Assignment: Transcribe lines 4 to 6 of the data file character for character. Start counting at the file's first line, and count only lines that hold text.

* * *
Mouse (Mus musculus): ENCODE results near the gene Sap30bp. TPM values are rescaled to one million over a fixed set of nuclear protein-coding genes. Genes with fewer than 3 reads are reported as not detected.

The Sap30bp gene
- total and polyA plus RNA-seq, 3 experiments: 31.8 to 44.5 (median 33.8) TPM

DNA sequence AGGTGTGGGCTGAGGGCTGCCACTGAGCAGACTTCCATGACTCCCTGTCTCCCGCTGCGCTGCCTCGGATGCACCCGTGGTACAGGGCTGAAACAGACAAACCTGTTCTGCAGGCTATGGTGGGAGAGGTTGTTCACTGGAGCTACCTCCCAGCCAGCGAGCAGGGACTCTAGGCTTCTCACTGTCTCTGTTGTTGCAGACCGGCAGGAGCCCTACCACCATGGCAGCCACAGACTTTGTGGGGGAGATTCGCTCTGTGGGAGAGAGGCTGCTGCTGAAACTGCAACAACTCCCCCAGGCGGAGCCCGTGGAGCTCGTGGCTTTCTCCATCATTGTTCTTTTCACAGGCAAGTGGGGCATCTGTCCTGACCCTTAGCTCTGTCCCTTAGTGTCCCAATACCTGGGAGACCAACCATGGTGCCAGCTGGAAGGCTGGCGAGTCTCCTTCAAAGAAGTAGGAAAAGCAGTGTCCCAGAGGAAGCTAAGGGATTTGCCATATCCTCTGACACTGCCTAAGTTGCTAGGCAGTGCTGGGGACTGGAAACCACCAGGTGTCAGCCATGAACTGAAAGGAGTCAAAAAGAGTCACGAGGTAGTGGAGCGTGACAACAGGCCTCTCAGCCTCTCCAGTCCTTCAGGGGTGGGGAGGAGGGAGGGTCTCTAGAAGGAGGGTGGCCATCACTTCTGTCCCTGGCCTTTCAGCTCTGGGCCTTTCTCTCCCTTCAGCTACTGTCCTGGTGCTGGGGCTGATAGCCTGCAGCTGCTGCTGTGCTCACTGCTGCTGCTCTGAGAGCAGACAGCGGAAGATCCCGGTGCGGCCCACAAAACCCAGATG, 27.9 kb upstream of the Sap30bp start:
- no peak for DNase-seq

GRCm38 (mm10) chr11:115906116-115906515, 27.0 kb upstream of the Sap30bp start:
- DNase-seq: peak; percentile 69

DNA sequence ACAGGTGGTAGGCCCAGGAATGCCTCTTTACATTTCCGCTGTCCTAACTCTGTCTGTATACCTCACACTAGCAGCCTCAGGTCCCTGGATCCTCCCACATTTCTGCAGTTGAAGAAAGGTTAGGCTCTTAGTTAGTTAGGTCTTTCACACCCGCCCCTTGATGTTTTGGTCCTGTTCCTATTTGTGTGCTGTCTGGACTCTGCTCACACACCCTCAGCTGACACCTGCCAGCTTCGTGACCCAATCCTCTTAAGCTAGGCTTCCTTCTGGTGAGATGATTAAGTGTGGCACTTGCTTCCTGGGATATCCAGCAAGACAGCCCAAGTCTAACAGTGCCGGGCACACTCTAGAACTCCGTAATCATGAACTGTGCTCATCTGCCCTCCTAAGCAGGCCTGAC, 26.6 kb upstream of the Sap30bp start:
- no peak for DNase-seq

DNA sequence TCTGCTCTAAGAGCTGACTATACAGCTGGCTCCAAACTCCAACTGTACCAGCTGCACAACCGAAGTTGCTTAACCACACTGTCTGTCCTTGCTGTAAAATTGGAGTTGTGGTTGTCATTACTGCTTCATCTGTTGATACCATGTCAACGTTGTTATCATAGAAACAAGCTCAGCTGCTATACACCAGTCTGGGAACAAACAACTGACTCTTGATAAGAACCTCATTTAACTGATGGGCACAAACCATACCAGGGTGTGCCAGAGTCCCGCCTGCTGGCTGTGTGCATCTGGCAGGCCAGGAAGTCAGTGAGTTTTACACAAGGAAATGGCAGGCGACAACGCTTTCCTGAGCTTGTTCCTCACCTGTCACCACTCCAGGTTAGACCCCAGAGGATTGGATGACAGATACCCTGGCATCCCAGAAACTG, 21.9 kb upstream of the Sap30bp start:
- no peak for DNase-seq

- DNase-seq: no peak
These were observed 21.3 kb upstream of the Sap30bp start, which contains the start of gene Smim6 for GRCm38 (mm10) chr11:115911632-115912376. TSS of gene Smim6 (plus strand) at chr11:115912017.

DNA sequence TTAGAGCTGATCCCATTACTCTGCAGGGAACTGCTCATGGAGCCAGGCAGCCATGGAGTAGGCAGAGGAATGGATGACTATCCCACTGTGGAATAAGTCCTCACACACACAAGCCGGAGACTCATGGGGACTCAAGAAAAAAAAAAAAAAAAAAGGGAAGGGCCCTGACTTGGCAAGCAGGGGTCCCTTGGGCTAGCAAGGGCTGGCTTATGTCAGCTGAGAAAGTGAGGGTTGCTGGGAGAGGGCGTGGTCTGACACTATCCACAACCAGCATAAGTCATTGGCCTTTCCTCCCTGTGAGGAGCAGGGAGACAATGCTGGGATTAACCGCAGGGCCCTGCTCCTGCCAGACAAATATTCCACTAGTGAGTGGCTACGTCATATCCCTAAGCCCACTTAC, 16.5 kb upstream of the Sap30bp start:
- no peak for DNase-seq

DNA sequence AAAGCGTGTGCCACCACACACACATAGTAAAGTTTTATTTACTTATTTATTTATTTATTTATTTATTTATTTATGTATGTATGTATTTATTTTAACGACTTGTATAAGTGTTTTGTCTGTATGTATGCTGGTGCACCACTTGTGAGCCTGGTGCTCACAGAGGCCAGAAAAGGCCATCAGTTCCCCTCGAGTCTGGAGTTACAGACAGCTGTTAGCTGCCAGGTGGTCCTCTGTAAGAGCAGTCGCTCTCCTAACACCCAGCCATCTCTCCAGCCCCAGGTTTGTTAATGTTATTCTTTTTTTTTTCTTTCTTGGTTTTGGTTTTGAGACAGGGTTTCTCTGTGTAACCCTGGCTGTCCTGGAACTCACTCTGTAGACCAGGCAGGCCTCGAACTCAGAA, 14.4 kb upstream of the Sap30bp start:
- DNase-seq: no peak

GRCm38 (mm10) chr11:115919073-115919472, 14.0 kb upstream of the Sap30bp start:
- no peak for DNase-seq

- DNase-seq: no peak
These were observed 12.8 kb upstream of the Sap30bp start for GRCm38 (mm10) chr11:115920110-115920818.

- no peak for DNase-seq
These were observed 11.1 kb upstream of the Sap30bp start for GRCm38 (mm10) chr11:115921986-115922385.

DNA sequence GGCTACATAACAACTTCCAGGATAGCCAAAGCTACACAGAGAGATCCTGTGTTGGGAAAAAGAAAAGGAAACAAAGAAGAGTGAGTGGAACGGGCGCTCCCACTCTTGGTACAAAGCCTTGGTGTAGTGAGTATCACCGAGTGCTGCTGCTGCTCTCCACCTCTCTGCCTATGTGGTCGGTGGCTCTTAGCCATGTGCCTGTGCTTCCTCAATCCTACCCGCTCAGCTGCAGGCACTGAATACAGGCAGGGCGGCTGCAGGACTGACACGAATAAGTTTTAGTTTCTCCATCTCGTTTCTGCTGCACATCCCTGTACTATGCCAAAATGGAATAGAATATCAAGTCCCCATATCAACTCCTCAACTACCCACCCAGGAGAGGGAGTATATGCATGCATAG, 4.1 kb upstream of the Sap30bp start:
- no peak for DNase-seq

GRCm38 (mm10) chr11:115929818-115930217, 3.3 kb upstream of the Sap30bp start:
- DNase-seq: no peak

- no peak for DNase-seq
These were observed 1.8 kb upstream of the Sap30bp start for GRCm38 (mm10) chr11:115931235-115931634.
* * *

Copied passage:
DNA sequence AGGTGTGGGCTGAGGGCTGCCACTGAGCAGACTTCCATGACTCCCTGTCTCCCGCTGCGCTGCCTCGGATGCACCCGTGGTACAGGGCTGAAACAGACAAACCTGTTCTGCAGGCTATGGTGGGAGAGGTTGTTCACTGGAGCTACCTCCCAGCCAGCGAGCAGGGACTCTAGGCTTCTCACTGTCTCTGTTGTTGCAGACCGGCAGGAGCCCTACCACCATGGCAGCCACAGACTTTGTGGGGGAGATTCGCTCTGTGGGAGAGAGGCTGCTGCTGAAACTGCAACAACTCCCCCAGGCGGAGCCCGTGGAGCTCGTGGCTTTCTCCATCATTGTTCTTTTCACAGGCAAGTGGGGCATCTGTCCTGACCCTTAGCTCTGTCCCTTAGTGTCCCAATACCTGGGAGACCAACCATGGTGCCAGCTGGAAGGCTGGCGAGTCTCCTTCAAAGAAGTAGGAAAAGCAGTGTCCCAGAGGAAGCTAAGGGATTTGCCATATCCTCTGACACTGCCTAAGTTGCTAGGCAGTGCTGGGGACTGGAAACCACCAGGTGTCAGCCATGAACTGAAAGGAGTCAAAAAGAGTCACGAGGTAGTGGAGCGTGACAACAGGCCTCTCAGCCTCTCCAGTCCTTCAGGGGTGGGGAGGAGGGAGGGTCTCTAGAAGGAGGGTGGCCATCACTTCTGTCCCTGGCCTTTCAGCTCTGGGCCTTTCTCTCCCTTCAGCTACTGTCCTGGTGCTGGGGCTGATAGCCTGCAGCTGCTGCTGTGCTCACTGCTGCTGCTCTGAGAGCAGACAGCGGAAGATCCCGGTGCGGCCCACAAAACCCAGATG, 27.9 kb upstream of the Sap30bp start:
- no peak for DNase-seq

GRCm38 (mm10) chr11:115906116-115906515, 27.0 kb upstream of the Sap30bp start: